Proposed changes in Iran’s election laws are proving contentious, sparking a debate over who should decide which candidates can compete in June’s contest to succeed President Mahmoud Ahmadinejad. The possible reforms and the controversy around them mark another round in the struggle between Ahmadinejad and his more conservative rivals, who hope to stymie any chance that an ally of the administration might continue its agenda, including the populist economic policies that many here believe have contributed to Iran’s recent fiscal woes.
Although presidential power is limited in Iran and final decisions remain in the hands of the country’s supreme leader, the president has traditionally served as the country’s international face, meaning that Ahmadinejad’s successor could play a pivotal role in a nuclear standoff with the West.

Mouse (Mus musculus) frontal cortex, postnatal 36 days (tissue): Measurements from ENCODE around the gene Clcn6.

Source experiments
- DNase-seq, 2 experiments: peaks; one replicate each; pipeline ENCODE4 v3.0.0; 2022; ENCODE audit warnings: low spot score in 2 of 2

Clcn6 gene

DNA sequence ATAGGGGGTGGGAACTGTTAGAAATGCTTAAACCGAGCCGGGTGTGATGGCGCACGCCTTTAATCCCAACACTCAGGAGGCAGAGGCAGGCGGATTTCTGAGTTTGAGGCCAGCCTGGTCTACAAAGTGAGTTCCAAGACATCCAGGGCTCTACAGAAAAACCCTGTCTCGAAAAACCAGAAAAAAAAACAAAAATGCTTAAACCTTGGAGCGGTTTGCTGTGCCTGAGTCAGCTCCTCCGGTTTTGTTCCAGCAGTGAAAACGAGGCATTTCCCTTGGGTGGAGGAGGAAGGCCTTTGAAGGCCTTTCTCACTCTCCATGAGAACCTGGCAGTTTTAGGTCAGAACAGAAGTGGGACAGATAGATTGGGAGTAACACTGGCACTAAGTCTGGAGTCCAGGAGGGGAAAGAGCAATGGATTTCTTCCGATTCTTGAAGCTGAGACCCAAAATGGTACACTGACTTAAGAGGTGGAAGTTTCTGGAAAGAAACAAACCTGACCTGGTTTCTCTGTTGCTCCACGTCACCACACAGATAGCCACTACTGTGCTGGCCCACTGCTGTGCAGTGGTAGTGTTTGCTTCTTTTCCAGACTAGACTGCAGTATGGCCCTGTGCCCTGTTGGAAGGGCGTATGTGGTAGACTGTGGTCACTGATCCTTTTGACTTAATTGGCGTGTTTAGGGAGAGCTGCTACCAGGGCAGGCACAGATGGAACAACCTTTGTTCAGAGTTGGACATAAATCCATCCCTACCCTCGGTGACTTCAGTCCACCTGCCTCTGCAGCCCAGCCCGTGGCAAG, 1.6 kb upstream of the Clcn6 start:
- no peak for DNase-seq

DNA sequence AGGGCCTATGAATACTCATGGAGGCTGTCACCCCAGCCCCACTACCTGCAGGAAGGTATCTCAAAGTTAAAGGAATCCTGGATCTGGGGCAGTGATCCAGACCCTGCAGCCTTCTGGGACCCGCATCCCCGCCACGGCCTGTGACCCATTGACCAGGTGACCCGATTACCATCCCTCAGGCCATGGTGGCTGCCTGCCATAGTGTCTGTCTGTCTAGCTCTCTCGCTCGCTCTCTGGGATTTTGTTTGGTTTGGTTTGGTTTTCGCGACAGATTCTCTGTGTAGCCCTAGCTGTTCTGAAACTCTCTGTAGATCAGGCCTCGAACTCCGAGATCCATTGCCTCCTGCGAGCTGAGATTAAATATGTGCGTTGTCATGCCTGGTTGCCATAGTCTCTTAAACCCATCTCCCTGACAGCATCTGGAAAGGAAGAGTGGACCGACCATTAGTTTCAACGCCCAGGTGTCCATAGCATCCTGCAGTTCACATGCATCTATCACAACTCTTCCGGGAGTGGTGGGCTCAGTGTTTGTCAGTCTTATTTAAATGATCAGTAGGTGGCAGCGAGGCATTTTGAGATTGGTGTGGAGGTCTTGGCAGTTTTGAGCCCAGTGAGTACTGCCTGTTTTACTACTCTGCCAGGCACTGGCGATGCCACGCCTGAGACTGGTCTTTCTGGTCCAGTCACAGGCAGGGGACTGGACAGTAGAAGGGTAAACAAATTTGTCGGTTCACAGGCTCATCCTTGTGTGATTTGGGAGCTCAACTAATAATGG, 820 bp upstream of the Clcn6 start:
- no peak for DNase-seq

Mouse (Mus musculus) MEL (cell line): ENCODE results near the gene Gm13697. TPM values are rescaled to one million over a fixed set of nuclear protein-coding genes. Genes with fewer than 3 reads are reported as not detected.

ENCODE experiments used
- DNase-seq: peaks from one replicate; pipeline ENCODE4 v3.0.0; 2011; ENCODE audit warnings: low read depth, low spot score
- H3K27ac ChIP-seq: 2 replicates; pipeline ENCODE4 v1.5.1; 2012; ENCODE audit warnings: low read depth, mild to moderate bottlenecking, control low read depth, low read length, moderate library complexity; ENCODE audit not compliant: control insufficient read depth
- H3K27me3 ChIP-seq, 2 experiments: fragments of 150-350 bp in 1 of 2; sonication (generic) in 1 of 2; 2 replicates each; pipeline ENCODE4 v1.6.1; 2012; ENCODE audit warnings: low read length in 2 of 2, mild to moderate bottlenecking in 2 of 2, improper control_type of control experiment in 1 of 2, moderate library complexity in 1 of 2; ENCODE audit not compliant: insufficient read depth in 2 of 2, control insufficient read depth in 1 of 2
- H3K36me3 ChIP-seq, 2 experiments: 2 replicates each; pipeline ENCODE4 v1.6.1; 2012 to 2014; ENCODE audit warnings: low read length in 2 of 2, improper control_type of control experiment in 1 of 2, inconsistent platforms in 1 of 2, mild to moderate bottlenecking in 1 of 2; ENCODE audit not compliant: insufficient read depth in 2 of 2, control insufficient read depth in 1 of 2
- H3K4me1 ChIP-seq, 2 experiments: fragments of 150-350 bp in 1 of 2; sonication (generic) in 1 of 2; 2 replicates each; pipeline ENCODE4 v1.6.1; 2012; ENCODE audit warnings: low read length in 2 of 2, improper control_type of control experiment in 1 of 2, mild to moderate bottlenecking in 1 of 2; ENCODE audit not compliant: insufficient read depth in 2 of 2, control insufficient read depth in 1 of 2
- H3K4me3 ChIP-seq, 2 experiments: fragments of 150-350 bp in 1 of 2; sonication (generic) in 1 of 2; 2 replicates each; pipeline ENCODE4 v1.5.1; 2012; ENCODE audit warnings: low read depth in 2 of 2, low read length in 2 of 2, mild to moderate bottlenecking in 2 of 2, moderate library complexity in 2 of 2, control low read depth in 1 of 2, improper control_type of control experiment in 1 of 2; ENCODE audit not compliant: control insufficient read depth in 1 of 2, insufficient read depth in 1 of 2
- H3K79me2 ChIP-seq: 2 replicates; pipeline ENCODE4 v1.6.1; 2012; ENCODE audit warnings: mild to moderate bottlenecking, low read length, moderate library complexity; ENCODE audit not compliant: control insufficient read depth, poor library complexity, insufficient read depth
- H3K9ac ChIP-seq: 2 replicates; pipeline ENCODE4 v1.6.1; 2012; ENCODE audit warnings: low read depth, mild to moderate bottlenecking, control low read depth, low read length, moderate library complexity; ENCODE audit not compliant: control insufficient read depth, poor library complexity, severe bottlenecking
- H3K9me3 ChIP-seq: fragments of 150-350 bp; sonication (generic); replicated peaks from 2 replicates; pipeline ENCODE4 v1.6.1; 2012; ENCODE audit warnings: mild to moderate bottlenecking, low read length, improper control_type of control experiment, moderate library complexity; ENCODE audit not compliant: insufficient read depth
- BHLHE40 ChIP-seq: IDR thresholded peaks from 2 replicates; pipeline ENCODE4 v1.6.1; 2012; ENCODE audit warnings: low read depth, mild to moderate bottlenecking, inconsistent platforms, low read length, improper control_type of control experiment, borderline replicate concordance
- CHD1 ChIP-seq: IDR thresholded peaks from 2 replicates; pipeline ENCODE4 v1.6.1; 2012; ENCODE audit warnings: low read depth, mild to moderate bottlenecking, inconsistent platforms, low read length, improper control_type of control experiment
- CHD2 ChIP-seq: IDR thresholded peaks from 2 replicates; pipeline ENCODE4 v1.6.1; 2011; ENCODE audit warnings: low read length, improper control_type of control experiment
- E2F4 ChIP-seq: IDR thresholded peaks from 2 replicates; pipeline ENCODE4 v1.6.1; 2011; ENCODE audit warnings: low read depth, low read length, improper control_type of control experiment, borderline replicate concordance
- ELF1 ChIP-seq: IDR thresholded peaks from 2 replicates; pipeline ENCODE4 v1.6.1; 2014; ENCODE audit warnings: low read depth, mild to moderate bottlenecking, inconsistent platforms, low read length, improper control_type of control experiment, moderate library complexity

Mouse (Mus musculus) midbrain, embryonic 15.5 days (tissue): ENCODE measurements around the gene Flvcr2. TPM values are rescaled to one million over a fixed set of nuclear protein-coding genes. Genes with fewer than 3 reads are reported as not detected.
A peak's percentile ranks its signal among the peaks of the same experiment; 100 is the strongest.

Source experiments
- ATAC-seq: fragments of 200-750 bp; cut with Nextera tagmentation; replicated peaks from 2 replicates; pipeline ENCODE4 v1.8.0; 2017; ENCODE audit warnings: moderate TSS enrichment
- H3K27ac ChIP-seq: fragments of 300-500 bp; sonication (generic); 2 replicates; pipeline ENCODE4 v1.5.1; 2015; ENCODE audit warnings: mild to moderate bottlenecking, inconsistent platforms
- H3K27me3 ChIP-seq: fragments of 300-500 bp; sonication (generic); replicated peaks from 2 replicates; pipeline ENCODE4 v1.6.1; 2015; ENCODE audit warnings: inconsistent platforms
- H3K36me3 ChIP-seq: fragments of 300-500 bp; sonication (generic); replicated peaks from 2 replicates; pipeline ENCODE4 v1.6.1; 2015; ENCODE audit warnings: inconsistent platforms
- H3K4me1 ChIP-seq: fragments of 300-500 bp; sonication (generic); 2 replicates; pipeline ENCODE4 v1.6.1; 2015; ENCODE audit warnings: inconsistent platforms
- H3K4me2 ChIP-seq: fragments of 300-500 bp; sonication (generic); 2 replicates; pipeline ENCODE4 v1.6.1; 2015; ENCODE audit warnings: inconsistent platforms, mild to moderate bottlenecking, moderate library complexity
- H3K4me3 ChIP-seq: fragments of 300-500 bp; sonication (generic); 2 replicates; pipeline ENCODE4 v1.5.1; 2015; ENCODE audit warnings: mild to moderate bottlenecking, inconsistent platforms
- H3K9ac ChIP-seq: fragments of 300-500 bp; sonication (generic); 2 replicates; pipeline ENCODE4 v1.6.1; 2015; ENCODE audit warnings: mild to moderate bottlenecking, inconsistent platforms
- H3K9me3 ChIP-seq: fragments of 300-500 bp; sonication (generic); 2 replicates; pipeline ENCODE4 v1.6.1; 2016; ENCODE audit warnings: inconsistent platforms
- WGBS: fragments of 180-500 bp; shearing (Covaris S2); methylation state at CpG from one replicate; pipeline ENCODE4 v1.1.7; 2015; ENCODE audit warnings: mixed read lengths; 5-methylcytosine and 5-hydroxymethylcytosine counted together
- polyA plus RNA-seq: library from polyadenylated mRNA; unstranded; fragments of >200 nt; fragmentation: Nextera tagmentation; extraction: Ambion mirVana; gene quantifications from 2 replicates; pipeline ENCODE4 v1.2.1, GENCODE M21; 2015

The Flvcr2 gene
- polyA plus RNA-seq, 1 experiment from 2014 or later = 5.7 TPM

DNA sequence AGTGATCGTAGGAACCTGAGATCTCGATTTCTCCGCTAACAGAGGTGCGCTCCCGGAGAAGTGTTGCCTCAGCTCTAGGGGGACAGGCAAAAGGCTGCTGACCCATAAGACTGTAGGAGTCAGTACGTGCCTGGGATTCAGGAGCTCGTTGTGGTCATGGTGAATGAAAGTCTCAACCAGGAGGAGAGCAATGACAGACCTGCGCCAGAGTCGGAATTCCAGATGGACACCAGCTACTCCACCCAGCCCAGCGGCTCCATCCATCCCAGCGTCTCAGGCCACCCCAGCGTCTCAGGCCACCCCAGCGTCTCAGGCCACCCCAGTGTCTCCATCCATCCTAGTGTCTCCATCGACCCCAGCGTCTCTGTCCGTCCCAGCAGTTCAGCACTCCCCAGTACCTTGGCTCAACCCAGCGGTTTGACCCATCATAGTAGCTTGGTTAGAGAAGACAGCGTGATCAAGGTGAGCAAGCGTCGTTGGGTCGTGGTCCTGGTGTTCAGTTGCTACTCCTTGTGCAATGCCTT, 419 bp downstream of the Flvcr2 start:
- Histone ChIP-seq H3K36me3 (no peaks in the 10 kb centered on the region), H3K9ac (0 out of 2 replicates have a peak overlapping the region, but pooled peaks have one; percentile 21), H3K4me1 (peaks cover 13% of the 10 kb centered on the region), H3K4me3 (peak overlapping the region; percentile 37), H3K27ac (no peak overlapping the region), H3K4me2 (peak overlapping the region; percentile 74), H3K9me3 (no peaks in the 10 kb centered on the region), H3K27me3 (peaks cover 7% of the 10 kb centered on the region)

The aim of the changes, proposed by nearly one-third of Iran’s members of parliament, is twofold: to give parliament increased power in Iran’s cumbersome presidential vetting process while reducing the role of the executive branch in elections.
In addition to the proposed changes, the bill’s introductory note also grants a rare acknowledgment that international criticism of Iran’s domestic policies carries weight in the Islamic republic.
Full Article: Iran election laws under debate – The Washington Post.